Nanobiotix filed Israel trademark Application Number 243678 “Nanobiotix” via the Madrid Protocol in classes 10 for Surgical and medical apparatus and instruments especially for the diagnosis and treatment of tumors using radiation treatment; radiotherapy apparatus; apparatus for use in medical analysis; diagnostic apparatus for medical use; radiology screens for medical use; X-ray photographs; radiological apparatus for medical use; X-ray tubes for medical use; filters and lamps for ultraviolet rays for medical use; apparatus and installations for the production of X-rays, for medical use; X-ray protection devices for medical use; roentgen apparatus for medical use; devices for protection against X-rays, for medical use; receptacles for applying medicines; special furniture for medical use; X-ray bulbs for medical use., in class 42 for Scientific and technological services as well as research and design particularly in the field of nanomedicine (nanotechnology applied to medicine); biological research; bacteriological research; scientific and technological evaluations, estimates and investigations provided by engineers, researchers; design and development of new products (for third parties); technical project studies; industrial analysis and research services; chemical analysis; chemical research; chemistry services; research and development of new products for third parties; technical research; research in radiobiology; research in nanoscience and nanotechnology, particularly applied to medicine; and in class 44 for Health services particularly in the field of nanomedicine; medical services particularly in the field of nanomedicine; hospital services; medical assistance; physical therapy.
Super Medic (Medic Light LTD) and Diateti Col LTD, represented by owner Tzion Yadid, opposed the mark.
The Applicant requested that the Opposers post a bond of 80000 Shekels to the courts to cover costs should the opposition fail, and submitted an affidavit to support this request.
The basis of the Opposition was that the mark in question is confusingly similar to their issued marks 241083, 229880 (and to their pending mark 246664), and therefore cannot be registered under Section 9(11) of the trademark ordinance 1972.
The Applicants argued that the allegedly similar marks Actibiotica and Acti-pearl were substantially different. The pending mark 246664 – Nanobiotica is more similar, but being descriptive should not be allowed. Furthermore, the nature of the goods and the distribution channels of Israel trademark Application Number 243678 “Nanobiotix” and Israel trademark Application Number 246664 “Nanobiotica” are significant enough to allow coexistence. Nanobiotix requires a prescription whereas Nanobiotica does not.
Section 353a of the Company Law 1999 is the basis of the request for a bond. Applicants noted that the Opposers were working out of a private house and had liens on their product which was apparently their only asset. The fact that they were represented by their CEO and did not have legal representation was submitted as further indication of lack of financial assets.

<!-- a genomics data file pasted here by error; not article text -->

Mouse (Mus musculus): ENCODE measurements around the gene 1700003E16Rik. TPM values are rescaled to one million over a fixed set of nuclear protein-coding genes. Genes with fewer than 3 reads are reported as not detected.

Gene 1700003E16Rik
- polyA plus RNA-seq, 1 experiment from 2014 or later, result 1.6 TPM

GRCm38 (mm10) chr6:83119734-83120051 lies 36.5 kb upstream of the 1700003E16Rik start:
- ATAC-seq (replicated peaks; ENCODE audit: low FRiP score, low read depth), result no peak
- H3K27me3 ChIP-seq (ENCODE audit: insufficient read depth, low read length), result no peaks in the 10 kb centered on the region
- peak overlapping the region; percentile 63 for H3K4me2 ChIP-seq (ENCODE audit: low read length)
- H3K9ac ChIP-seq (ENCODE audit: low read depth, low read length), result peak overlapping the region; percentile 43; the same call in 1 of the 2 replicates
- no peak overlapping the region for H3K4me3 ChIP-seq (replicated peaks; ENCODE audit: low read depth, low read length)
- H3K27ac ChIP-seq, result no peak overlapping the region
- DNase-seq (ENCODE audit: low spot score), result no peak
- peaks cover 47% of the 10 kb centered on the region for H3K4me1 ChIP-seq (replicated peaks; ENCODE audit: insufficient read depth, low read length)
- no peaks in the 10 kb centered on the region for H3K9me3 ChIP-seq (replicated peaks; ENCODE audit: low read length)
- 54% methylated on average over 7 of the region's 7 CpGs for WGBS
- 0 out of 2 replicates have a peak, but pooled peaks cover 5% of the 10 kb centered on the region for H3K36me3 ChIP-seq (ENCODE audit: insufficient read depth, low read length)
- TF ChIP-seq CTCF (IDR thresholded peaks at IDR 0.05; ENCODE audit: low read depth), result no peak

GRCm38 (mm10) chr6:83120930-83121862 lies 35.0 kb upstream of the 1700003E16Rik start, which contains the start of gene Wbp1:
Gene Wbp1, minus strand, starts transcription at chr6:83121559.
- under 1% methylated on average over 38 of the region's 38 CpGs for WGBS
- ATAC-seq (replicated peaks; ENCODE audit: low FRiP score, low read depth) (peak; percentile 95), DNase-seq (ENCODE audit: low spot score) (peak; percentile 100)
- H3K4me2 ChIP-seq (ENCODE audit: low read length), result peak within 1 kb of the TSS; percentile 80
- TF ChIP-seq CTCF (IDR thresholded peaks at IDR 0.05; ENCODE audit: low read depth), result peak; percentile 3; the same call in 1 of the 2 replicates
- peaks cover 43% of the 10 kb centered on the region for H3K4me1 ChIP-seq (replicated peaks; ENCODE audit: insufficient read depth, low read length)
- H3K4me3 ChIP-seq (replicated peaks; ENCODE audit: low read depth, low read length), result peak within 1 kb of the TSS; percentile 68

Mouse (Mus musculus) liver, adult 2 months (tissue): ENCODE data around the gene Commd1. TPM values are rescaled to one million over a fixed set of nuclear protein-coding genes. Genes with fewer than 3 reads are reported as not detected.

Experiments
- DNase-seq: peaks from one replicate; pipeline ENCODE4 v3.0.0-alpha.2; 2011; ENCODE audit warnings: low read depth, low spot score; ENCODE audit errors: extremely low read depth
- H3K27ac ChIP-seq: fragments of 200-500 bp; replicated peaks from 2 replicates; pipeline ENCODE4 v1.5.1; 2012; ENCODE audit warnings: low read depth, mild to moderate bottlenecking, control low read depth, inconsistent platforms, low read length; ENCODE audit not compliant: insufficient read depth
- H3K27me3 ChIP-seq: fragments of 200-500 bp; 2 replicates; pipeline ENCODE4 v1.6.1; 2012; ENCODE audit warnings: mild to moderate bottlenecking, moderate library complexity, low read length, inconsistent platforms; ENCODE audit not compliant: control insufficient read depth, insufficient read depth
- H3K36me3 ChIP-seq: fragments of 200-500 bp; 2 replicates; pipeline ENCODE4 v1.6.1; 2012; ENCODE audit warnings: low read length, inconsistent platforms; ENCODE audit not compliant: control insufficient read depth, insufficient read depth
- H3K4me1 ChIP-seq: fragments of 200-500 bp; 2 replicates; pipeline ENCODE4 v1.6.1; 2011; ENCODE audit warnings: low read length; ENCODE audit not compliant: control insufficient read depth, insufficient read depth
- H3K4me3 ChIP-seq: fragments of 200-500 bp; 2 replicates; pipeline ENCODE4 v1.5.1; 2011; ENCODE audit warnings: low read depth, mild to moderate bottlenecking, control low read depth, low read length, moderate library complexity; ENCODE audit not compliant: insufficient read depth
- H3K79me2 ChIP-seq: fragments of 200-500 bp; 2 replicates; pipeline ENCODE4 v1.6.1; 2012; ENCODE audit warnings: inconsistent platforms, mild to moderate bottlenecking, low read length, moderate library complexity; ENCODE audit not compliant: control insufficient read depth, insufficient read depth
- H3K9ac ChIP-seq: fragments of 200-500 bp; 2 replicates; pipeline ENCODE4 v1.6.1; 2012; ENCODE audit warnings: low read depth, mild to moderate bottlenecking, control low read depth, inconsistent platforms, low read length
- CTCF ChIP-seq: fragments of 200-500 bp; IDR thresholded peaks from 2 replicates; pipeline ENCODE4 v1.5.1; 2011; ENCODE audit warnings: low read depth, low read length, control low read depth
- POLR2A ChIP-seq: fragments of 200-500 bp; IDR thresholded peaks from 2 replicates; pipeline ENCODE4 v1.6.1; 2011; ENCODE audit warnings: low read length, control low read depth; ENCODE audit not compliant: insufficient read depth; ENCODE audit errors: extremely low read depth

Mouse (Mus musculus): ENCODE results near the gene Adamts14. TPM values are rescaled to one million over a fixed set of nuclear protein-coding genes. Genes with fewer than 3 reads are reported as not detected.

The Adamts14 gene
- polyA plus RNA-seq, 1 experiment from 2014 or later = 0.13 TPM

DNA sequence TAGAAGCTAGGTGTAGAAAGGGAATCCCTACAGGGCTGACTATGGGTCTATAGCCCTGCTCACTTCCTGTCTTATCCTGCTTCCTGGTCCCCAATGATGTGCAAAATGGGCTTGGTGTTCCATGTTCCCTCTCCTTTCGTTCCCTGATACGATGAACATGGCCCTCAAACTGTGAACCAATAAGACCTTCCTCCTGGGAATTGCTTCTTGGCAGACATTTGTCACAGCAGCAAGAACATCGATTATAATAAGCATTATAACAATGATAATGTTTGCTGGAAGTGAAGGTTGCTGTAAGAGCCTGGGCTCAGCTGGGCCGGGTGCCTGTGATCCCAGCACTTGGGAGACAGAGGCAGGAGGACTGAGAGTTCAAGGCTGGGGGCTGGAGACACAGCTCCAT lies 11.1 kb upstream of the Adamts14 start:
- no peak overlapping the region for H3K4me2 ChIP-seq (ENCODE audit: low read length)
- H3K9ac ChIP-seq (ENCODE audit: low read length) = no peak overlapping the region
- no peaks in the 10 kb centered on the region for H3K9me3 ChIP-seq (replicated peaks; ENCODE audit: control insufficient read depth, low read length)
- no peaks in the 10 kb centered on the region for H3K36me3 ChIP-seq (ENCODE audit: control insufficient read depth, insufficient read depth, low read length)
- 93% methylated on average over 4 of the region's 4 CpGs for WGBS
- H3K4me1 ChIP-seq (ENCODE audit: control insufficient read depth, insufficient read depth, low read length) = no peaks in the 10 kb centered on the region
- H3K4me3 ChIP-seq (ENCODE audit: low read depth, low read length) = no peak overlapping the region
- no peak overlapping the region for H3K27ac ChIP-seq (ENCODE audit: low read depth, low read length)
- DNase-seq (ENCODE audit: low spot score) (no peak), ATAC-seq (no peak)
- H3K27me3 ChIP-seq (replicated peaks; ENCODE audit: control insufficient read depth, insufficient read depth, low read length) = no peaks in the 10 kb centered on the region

The Opposers considered that the request for them to post bail was inequitable behaviour as it could prejudice them being able to fight their case and have the opposition considered on its merits. They claimed that their financial status was steady and that there were no liens on their assets. Hey considered their case a strong one, and argued that this also strengthened their position against needing to post bail.
Class 5 was deleted from the mark under Opposition, resulting in Israel trademark Application Number 243678 “Nanobiotix” and Israel trademark Application Number 246664 “Nanobiotica” no longer covering a common class of goods.
Deputy Commissioner Ms Jacqueline Bracha held that she had the authority to require a deposit of likely costs and where a plaintiff is a limited company the assumption is that such a deposit is required unless it is clear that the plaintiff has sufficient assets. If the Opposer wishes to be considered an exception to the rule that a deposit be made, they have to provide positive evidence to this effect.
The Opposer did provide evidence of not owing income tax for the years 2009 to 2013. The Deputy Commissioner did not consider that the applicant had successfully showed that the company did not have other assets or that the marks and products were being used as a security. However, the Opposer had not provided sufficient evidence that they did have financial resources to pay costs should they lose. The company is a private one and apart from not owing money to the income tax authority, there was no indication of resources.
As to the chances of the Opposition being successful, the Deputy Commissioner considered it too early to come to a conclusion on the issue as no evidence had been brought.
In light of these considerations, the Deputy Commissioner considered the request for a bond to be posted normative and appropriate. However, after consideration of typical costs of oppositions of this type, even where the applicant is a foreign entity, she considered 20,000 Shekels adequate costs to be posted.
Intermediate ruling re posting bond for future costs concerning opposition to filed Israel trademark Application Number 243678 “Nanobiotix”, Deputy Commissioner Ms Jacqueline Bracha, 11 September 2014.
Nanobiotrix is represented by Adin Liss. Eran Liss, one of the partners, is a grandmaster. The request for a bond to be posted was merely an opening gambit. Whereas there is nothing wrong with an Opposer fighting a trademark without legal representation, one suspects that he might find himself out of his league. We urge Opposer to seek legal advice and representation to avoid a quick check-mate.